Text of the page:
TODAY   |  June 19, 2013

Rossen reports: Retailers mislead with ‘sales’

When you see a sign reading 20-, 30-, or 40-percent off you assume you’re getting a deal. But sale prices advertised by major retailers may not be deals at all, and customers are fighting back. NBC’s Jeff Rossen investigates.

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This content comes from Closed Captioning that was broadcast along with this program.

>>> bargain shoppers. some major retailers maybe misleading you with those big sales. today jeff rosson is here with those details.

>> you're a bar gain shopper.

>> if it sounds too good to be true --

>> it probably is. we all love a good sale. when you see the sign 20% off or 30% off or like savannah loves, 50% off, you assume you're getting a good deal but we found that sale price may not be a deal at all. now customers are fighting back with class action lawsuits against two of the country's most popular chains. the alure of the sale. prices too good to pass up and we eat it up.

>> we love a sale.

>> love a sale.

>> buy buy buy.

>> who doesn't love a bar gain.

>> everybody is looking for a bar gain.

>> reporter: but hang on, two major retailers, khols and jcpenney are sued for selling products at regular prices but calling it a sale.

>> we're alleging that savings is false. it's completely made up by the department store .

>> reporter: according to the class action suit against kohls they're an advertising scheme. a campaign to mislead consumers. in many cases the regular price is artificially inflated to make the sale price seem even better.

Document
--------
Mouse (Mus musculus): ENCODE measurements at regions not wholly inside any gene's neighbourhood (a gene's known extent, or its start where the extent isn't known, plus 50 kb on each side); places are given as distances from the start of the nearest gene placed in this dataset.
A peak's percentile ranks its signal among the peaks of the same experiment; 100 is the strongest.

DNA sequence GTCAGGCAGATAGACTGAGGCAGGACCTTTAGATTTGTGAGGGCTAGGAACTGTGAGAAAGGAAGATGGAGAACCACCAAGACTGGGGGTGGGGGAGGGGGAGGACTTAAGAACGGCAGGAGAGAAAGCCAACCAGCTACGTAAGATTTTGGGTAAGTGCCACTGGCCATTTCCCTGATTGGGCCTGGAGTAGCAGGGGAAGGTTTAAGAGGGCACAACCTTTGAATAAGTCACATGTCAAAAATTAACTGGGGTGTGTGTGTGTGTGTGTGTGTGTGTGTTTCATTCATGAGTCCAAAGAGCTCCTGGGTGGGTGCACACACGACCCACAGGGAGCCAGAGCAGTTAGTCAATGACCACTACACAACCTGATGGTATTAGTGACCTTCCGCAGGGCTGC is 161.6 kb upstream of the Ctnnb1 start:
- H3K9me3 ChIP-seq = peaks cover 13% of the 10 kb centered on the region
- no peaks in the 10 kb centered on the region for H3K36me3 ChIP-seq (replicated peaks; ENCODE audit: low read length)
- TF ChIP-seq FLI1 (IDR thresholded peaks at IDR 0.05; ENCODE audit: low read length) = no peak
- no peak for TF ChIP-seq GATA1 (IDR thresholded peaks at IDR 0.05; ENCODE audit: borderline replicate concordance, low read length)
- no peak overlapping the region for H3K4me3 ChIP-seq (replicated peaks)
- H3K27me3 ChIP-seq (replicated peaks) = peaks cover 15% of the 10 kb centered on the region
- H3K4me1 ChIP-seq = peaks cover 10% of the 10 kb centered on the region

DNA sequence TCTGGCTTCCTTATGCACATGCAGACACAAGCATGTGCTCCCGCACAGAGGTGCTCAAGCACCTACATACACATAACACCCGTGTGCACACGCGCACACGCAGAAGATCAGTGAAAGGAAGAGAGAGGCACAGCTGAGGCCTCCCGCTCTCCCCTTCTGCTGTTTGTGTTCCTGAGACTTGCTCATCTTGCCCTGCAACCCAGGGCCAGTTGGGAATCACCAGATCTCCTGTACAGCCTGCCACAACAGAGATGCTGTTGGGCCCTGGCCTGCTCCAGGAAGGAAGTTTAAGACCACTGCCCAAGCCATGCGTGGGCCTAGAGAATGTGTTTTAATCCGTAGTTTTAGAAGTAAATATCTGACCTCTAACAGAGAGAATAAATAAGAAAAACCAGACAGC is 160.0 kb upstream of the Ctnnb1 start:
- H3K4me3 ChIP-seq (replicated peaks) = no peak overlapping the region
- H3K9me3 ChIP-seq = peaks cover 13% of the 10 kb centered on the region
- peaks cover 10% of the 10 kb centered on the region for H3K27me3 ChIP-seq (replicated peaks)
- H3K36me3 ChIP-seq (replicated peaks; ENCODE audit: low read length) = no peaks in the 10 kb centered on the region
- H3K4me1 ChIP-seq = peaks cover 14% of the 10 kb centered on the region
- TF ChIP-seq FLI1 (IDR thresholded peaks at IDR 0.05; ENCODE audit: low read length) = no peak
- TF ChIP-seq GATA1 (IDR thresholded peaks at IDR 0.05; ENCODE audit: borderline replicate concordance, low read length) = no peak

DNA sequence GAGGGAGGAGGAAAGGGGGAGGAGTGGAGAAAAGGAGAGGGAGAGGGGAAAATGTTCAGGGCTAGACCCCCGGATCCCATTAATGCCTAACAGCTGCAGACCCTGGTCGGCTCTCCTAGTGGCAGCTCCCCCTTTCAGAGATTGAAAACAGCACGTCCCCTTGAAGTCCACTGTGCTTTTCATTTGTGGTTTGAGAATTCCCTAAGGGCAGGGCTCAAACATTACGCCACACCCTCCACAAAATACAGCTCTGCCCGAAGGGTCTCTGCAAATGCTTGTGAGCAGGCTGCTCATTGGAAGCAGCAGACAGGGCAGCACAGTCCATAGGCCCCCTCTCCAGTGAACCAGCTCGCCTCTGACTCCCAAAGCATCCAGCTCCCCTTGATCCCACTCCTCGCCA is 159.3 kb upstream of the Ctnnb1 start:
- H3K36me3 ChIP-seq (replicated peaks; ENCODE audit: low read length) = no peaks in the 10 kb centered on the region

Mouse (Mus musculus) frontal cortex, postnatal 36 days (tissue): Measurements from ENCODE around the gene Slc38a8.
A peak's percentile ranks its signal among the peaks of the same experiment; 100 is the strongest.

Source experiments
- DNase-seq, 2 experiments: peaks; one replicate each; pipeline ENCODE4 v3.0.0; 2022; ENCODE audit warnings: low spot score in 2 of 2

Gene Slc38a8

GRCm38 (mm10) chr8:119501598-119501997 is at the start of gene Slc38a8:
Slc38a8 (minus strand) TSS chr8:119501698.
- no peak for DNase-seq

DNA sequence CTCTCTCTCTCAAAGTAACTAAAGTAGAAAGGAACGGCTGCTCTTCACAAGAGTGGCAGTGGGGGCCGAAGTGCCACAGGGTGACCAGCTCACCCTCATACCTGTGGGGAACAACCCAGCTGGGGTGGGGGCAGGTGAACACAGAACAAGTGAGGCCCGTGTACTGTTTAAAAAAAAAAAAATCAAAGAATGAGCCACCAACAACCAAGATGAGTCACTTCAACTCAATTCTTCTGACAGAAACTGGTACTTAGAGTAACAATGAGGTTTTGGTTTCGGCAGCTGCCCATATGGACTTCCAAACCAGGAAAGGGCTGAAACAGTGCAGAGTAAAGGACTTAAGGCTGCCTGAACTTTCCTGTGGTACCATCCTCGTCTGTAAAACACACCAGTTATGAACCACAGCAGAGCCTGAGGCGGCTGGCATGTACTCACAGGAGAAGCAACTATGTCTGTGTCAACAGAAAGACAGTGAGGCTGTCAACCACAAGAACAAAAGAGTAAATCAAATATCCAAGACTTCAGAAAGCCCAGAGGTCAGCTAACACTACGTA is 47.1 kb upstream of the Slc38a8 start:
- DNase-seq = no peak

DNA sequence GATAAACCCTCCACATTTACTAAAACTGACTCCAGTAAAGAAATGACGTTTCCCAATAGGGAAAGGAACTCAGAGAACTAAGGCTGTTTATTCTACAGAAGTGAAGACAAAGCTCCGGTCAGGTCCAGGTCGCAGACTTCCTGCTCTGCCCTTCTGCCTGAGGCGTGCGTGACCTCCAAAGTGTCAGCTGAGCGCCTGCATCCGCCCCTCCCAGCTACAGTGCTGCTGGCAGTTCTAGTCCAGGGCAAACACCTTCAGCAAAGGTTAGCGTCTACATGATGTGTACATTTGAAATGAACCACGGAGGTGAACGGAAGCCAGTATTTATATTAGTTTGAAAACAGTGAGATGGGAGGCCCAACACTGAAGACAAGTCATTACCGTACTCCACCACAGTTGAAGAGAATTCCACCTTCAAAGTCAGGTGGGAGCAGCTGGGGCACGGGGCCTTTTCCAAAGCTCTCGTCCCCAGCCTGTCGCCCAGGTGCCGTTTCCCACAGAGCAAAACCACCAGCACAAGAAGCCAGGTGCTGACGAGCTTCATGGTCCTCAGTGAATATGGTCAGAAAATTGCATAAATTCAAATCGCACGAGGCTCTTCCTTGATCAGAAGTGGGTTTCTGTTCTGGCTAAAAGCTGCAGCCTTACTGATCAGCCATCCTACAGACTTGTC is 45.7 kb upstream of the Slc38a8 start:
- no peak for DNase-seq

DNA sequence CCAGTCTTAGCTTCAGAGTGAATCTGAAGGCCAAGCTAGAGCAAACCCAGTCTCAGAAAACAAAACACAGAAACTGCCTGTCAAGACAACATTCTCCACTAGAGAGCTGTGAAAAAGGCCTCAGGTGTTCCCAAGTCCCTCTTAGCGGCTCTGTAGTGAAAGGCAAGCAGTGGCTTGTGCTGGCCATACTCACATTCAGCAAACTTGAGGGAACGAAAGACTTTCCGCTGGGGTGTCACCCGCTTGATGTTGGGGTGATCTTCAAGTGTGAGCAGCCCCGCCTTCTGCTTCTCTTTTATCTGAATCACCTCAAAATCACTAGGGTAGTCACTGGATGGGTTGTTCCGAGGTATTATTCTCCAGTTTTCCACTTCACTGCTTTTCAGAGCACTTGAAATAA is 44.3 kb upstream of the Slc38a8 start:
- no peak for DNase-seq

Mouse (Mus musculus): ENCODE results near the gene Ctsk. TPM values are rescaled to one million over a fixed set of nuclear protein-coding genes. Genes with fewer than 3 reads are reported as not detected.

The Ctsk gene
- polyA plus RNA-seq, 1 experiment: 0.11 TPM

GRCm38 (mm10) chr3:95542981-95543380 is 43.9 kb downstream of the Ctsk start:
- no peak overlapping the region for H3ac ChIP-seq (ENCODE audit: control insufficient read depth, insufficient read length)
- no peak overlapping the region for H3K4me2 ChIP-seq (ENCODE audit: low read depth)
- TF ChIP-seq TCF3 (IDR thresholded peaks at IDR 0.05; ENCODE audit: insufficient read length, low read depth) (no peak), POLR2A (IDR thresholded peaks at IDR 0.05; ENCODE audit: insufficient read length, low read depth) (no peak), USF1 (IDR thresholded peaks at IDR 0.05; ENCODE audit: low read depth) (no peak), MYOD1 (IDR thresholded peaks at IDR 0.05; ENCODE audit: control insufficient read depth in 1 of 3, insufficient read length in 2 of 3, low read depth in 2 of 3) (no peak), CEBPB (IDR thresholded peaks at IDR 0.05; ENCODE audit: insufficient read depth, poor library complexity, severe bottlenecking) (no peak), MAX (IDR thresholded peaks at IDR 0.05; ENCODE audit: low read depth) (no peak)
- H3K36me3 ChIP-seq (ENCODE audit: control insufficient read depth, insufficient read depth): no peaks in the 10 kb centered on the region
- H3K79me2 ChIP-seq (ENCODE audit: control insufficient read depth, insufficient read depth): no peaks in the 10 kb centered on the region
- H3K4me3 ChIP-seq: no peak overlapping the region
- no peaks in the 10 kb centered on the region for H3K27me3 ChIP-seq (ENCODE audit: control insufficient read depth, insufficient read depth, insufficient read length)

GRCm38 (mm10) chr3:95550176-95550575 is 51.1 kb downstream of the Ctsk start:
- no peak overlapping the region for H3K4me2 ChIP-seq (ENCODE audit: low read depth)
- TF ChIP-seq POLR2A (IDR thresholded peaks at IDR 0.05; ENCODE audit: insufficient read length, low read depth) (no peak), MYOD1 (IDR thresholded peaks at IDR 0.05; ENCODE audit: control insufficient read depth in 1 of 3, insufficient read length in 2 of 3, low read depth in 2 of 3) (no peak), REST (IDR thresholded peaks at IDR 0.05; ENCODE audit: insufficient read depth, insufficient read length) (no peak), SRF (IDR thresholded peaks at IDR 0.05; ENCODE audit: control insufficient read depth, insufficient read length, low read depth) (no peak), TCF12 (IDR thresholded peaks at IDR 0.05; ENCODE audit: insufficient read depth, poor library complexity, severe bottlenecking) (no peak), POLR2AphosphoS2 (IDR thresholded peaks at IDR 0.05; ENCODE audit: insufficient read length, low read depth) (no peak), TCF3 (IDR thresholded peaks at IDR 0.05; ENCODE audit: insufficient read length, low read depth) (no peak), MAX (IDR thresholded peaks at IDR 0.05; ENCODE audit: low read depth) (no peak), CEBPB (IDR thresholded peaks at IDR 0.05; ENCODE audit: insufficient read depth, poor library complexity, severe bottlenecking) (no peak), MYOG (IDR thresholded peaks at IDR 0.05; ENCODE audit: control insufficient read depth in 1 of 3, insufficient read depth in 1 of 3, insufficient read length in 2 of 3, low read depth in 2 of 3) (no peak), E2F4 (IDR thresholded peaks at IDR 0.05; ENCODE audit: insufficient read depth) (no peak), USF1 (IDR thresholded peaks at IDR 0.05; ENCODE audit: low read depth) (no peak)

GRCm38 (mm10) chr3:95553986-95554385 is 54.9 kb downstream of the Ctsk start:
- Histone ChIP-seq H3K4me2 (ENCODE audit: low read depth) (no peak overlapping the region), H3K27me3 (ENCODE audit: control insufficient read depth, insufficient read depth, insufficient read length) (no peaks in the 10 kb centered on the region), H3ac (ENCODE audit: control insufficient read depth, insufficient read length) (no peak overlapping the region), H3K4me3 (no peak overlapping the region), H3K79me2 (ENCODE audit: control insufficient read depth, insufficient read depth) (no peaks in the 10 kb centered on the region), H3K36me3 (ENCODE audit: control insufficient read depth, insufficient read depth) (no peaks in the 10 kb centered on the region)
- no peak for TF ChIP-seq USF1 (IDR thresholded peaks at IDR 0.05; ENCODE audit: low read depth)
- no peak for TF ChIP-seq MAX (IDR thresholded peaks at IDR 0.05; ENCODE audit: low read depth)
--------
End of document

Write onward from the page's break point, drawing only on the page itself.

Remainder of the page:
>> it induces people to buy those products and it works.

>> in fact, our investigator found it's happening at several stores. look at this macy's add for a food processor . regular price , 139.99. sale price , 99.99. sounds like a great deal but we checked with the manufacturer. turns out the sale price is about what the every day price should be anyway. 99.95. no real bargain here. over at jcpenney. check out this vacuum cleaner, regular price , sale price , 649.99. same as the full price suggested by the manufacture.

>> how widespread do you think it is.

>> very widespread.

>> reporter: she is a professor of marketing at nyu.

>> there's a psychology at play. you feel something.

>> you feel smart, you feel happy. you feel you got a great deal and you feel you are special because you manage to get this deal.

>> do you think they're playing on our emotions.

>> they're completely playing on our emotions.

>> jcpenney and kohls had no comment. macys said it sets it's prices independently.

>> i have lost trust in the retailers.

>> you have lost trust in them.

>> as a consequence of this.

>> next time you see the sale sign --

>> i'm going to question it. i'm going to question whether it's a sale.

>> is it illegal to do this?

>> it's murky. there's a law on the books that says an item needs to be sold at a regular price for a significant amount of time. it's vague. it's tough to enforce. the california law says that an item needs to be sold at regular price for three months. there's a specific amount of time it can be sold before it goes on sale. the lawyers filing the class action lawsuits said that did not happen here.

>> assuming you don't want to spend all your day researching prices, how do you know if you're getting a good deal or not?

>> that's a good question. you can protect yourself. before you buy anything, ask the store clerk, was this product ever sold at the regular price ? and how long has it been on sale. if they say it has been on sale for awhile, that's a red flag and of course, we always say comparison shop. that's the best idea. the sale price at one store maybe cheaper at another store.

>> retail psychology. jeff, thank you